Two weeks ago, in a post that included pics of Alexander and Eliza’s wedding bands and wedding kerchiefs, I gave a link to a recipe for a cake that was identified as their wedding cake. The author of the article expressed some doubt about the authenticity.
It occurred to me that I know someone who runs a website that collects manuscripts of early American recipes. I passed the Schuyler recipe along to her, asking whether it looked like an authentic 18th-century recipe, and how many people it would serve.
Within 24 hours, I had exactly the sort of answer I’d been hoping for from Steven Schmidt, principal researcher and writer for The Manuscript Cookbooks Survey (and a co-creator of the site), who has been studying historical Anglo-American cooking for over twenty-five years and has published, spoken, and consulted extensively on the subject. With his permission, I’m posting his comments.
I am skeptical that this cake is of the 18th century—or of any time. I think the recipe is a hoax, perhaps dating from around the time of the Centennial, when lots of supposedly colonial recipes were manufactured—as also occurred in 1976.
The ingredients in the recipe are:
12 pounds brown sugar
12 pounds butter
12 pounds of browned flour
12 dozen eggs
46 pounds raisins
24 pounds citron
Molasses [handwritten] – 1 gallon
3 quarts Brandy
1 quart Jamaica Rum
12 ounces each of cloves, allspice, cinnamon, and nutmeg, pounded fine in a mortar.
10 teaspoons salt
12 teaspoons pearl ash
Molasses was not used in wedding fruitcakes until after 1820, browned flour and brown sugar debuted in fruitcakes around 1860, and I have never seen a wedding cake recipe calling for rum until nearly 1900. Also, the pearl ash is wrong. The alkali may have been on the scene as a leavening by 1780 (though there is no written record to prove its use before 1796), but chemical leavening was not countenanced in fine cakes like wedding cakes until after the Civil War. Also, 18th century wedding cakes always had currants and lots of mace (and typically rose water too), all of which are oddly absent here—and 18th century cake recipes absolutely never call for salt.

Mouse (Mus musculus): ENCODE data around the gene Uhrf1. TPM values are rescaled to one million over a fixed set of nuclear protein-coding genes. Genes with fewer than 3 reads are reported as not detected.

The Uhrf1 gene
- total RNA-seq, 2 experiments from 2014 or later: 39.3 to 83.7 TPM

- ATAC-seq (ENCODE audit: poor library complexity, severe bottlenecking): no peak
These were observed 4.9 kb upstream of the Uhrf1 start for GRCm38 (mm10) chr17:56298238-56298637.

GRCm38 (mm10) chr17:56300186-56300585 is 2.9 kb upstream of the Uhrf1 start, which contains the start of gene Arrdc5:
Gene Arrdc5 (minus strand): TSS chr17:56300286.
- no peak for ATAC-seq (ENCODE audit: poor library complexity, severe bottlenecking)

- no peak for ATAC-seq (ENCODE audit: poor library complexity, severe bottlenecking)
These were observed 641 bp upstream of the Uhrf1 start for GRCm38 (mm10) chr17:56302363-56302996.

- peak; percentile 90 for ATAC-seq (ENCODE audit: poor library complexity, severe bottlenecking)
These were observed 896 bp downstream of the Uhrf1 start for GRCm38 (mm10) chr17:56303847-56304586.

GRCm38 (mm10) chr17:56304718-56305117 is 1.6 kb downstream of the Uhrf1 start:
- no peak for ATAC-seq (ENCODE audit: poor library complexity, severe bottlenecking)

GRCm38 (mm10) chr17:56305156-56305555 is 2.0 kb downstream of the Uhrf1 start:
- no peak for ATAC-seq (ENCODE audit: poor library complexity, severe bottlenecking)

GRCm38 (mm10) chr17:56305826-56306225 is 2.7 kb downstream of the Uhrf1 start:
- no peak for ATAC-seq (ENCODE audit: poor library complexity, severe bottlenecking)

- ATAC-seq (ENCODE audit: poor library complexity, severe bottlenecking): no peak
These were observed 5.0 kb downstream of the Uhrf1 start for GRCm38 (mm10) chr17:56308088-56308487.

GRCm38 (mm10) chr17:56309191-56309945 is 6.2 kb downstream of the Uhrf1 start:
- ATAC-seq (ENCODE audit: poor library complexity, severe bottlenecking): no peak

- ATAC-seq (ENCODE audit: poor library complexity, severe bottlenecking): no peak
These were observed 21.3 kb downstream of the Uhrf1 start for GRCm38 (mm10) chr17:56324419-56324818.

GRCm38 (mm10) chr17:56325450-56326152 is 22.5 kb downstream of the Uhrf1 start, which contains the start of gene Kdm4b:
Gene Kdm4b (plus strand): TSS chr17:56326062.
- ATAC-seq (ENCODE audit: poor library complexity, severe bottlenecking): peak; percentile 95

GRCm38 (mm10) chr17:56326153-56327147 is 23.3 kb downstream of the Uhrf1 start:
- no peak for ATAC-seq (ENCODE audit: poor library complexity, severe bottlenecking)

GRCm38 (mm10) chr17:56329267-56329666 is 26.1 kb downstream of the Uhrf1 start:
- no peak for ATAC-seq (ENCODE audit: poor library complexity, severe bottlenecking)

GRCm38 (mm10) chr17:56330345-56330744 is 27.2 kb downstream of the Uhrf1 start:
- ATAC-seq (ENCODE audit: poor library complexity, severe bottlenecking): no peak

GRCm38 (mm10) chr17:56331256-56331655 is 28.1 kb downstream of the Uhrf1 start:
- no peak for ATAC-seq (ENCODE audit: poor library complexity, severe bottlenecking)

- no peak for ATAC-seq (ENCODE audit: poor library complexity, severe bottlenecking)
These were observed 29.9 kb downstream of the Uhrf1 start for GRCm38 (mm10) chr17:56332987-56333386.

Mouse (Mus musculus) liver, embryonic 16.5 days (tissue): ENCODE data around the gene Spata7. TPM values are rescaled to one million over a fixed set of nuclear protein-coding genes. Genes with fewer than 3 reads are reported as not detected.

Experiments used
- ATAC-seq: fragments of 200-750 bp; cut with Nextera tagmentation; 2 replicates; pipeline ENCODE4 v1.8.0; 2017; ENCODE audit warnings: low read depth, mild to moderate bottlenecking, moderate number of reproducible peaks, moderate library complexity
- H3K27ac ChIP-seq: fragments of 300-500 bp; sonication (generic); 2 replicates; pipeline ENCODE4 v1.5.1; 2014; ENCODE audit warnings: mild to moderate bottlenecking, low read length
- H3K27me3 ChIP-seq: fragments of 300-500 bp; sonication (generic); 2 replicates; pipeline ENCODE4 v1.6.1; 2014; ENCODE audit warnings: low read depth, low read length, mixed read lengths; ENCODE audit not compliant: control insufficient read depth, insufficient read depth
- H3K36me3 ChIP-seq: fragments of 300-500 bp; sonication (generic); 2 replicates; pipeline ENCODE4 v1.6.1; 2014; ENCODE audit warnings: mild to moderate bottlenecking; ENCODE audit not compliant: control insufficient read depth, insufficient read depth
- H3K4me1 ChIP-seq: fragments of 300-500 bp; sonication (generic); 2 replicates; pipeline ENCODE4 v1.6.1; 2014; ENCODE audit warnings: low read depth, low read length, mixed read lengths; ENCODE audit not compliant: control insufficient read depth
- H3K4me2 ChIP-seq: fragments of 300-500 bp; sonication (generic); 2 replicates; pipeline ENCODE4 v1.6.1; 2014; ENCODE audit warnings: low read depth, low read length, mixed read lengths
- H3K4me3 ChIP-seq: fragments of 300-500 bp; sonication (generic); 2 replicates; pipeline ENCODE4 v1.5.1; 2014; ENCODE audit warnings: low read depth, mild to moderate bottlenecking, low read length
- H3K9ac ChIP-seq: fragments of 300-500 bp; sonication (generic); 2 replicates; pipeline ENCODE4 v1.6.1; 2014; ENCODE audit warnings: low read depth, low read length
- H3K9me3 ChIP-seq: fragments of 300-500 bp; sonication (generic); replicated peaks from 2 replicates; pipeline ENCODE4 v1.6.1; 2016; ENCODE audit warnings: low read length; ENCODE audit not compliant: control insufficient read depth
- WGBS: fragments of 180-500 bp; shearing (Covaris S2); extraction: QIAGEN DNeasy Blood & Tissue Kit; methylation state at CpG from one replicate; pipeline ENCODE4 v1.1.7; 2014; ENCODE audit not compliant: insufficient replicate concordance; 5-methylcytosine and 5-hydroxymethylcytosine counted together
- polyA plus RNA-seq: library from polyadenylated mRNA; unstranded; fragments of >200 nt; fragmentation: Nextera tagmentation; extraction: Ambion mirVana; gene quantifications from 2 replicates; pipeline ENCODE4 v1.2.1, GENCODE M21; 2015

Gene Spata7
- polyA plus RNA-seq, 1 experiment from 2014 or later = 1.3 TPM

The cooking instructions in the recipe are: “Mix in large oaken tub. and bake 16 hours.” Steve said:
Finally, the business about the large oaken tub and the 16-hour baking sounds to me like someone’s fantasy of “ye olden colonial baking.” Even if this 125-pound cake was baked as a single loaf—and I am extremely skeptical that it was (or could be)—you can’t bake any cake for 16 hours. The outside will char.
Today, most people would consider a 3-ounce serving of fruitcake more than ample, which would mean this cake would serve close to 400 people. But somewhat more cake per wedding guest seems to have been allowed in early America, as 50-pound wedding cakes are fairly common in middle-class cookbooks, and I doubt that middle-class weddings typically had 150 guests.
By the way, the cookbook recipes make clear that these large cakes are to be baked in multiple pans, sometimes as small as 1 quart.
I also asked Steven what a real 18th-century wedding cake recipe looked like. He replied:
Eliza Leslie, the most popular and influential American cookbook author of the second quarter of the 19th century, outlines a recipe for “Black Cake, or Plum Cake” that can be considered a basic template for wedding cake as typically made in this country from circa 1760 to 1860.
- The Manuscripts Cookbook Survey is a fascinating site. Hey, for our next Hamilton-themed party, why don’t we whip up some authentic 18th-century recipes?
- Thanks to Szilvia Szmuk-Tanenbaum, director of the Manuscript Cookbooks Survey and a co-creator of the site, who put me in touch with Steve Schmidt.
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